But the most noted attack on printing was, of course, that it would multiply errors of another sort: doctrinal ones. Although there are many early examples of the banning or censoring of works by the early Church—apparently the first formal enumeration of such was by Pope Innocent I in 405,—it was the rapid spread of Protestant works via the printing press which caused the Church to systematize its scrutiny of books. It was Innocent the VIII who decreed in 1469 that books should be pre-approved for publication. The list of books banned outright, the "Index" (Index Librorum Prohibitorum), was last published in 1948. In 1966 it was decided that no more such lists would be published. The Anglican Church, too, undertook, albeit relatively briefly (1586-1695), prior approval of publications and the banning of certain works.

As part of the process of approving books for publication an author was to submit his manuscript for scrutiny by the bishop of the diocese in which he himself resided, or alternatively, that where the book was to be published. The bishop (or his designated readers) then announced nihil obstat, (there is nothing against [publication]) and he then gave his imprimatur, literally "let it be published." These are still seen in books of especial import for a Catholic audience. The New Catholic Encyclopedia, for example, published in 1967, bears the Nihil Obstat of John P. Whalen, M.A., S.T.D., who was the Censor Deputatus of Patrick A. O'Boyle, Archbishop of Washington, who in turn added his Imprimatur in August of 1966.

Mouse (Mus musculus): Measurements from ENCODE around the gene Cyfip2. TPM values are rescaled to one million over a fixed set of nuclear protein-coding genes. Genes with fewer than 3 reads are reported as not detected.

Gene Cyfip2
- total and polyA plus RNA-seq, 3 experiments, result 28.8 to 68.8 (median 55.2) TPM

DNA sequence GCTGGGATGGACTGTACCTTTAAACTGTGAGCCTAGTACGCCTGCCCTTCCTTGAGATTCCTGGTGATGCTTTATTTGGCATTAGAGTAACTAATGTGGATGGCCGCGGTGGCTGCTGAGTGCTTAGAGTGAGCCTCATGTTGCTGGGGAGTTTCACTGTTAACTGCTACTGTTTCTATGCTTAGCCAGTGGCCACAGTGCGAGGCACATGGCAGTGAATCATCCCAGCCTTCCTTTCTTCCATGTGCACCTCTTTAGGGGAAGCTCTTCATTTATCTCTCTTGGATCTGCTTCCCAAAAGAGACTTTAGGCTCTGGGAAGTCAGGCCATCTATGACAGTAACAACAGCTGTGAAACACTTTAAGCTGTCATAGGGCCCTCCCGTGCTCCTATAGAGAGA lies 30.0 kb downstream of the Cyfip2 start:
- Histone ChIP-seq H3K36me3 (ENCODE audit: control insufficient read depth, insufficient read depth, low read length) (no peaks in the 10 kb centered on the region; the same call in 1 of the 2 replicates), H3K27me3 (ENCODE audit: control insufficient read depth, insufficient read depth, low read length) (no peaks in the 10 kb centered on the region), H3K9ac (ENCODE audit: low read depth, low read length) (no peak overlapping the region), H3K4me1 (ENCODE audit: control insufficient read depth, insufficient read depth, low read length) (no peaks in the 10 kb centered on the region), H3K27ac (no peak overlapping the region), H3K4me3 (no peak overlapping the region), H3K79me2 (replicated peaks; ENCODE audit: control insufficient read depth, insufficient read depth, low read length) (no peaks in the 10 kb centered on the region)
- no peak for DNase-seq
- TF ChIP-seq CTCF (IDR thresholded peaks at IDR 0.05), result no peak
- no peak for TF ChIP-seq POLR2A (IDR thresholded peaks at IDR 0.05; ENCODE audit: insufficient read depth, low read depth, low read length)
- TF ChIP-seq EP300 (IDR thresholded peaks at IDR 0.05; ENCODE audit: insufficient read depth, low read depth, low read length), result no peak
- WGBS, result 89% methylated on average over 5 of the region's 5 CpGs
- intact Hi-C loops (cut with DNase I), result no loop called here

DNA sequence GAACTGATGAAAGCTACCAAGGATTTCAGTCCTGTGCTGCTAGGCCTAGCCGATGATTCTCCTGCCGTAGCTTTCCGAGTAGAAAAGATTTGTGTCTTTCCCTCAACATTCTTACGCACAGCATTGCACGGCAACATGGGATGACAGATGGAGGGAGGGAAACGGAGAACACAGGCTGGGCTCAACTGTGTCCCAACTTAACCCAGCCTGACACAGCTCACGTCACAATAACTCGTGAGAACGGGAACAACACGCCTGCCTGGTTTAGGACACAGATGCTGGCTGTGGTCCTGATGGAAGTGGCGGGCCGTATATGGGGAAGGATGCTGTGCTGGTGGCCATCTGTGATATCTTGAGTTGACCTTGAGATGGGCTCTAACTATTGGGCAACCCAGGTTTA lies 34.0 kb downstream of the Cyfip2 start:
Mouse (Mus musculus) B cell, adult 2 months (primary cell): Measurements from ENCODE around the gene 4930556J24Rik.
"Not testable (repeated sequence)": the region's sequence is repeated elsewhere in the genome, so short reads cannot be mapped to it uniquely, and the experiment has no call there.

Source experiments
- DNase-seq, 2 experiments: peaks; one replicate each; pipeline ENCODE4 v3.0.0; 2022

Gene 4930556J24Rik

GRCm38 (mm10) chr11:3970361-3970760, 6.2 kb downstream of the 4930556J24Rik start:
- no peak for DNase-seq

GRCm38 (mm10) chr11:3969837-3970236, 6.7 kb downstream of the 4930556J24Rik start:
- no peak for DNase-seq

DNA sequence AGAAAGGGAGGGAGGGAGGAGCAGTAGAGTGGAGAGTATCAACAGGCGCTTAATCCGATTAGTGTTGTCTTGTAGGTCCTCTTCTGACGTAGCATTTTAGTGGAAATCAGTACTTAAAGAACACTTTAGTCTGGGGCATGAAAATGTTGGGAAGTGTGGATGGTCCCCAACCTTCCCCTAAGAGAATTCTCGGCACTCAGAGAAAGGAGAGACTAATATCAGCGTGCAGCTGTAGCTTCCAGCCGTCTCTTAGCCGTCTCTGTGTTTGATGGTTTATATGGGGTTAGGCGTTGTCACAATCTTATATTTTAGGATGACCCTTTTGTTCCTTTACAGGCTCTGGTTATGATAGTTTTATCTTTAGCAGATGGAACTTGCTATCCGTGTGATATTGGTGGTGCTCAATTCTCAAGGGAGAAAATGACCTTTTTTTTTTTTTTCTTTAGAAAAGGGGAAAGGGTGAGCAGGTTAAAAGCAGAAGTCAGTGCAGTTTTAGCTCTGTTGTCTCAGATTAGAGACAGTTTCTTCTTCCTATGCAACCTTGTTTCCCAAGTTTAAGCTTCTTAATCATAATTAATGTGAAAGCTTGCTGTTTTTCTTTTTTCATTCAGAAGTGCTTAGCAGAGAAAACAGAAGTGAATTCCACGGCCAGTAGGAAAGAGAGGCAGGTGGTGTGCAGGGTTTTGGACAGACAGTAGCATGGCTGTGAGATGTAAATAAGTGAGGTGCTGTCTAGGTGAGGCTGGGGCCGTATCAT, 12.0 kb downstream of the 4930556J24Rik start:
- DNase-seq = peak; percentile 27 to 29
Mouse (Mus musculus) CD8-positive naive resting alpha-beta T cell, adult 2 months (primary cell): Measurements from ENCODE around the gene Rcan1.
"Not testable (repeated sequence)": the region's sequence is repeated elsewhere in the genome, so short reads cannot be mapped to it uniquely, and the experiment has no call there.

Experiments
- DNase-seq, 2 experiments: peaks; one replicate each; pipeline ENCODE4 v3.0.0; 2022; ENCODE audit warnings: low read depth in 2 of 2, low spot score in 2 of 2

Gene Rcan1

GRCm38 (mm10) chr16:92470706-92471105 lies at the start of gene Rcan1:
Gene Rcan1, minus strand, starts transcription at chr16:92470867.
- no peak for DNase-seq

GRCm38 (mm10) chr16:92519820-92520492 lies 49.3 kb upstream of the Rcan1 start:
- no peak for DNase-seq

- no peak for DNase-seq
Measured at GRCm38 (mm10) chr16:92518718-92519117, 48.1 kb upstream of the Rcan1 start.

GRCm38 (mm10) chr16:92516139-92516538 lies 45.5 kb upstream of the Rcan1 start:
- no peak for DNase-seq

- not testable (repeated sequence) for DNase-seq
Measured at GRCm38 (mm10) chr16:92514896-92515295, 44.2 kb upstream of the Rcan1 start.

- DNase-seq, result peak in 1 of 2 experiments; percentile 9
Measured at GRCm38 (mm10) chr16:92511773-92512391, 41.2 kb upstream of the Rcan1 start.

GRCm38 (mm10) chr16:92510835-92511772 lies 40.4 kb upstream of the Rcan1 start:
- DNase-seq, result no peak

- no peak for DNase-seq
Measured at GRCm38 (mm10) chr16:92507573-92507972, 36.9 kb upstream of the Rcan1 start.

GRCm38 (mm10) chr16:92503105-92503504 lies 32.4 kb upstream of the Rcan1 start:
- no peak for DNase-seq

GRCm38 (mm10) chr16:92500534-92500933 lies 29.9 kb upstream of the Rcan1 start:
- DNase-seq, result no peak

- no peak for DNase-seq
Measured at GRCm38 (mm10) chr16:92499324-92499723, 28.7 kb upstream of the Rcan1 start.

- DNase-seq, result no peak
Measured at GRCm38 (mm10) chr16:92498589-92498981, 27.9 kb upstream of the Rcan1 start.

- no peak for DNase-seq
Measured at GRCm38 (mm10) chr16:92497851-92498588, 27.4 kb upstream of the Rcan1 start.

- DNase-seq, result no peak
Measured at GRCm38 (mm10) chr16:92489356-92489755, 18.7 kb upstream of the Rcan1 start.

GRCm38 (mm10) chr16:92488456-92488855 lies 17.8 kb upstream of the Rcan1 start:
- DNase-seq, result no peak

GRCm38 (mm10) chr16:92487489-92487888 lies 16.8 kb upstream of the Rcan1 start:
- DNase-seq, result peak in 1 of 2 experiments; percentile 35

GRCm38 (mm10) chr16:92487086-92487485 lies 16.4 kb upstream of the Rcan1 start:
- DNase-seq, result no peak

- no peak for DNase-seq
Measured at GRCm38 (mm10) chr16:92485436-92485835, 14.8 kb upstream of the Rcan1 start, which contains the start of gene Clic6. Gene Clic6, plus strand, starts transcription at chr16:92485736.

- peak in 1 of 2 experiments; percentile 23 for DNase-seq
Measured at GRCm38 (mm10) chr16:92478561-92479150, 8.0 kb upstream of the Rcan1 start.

To sum up this process as I understand it, the response of ecclesiastical authorities to the specter of the rapid spread of possibly erroneous printed works was to both ban certain works (a total of four thousand over the centuries according to Gardiner,) and to label those which passed scrutiny as "unobjectionable" via the Nihil Obstat, and then to license them for publication via the Imprimatur. The Anglican Church followed roughly the same process.

It would be unduly contentious of me to suggest that this process of censorship might inspire nostalgia in the breasts of some who contemplate the unbridled license of the Internet. But I think that these particular medieval processes at least deserve our close scrutiny in that they were one of the responses of undoubtedly thoughtful and learned men who in some regards faced problems similar to our own. They, too, were quite overtaken by change and were trying to harness it for their own ends while minimizing its power to disrupt their own institutions. And they, like we are, were primarily concerned about the "quality" of the written word.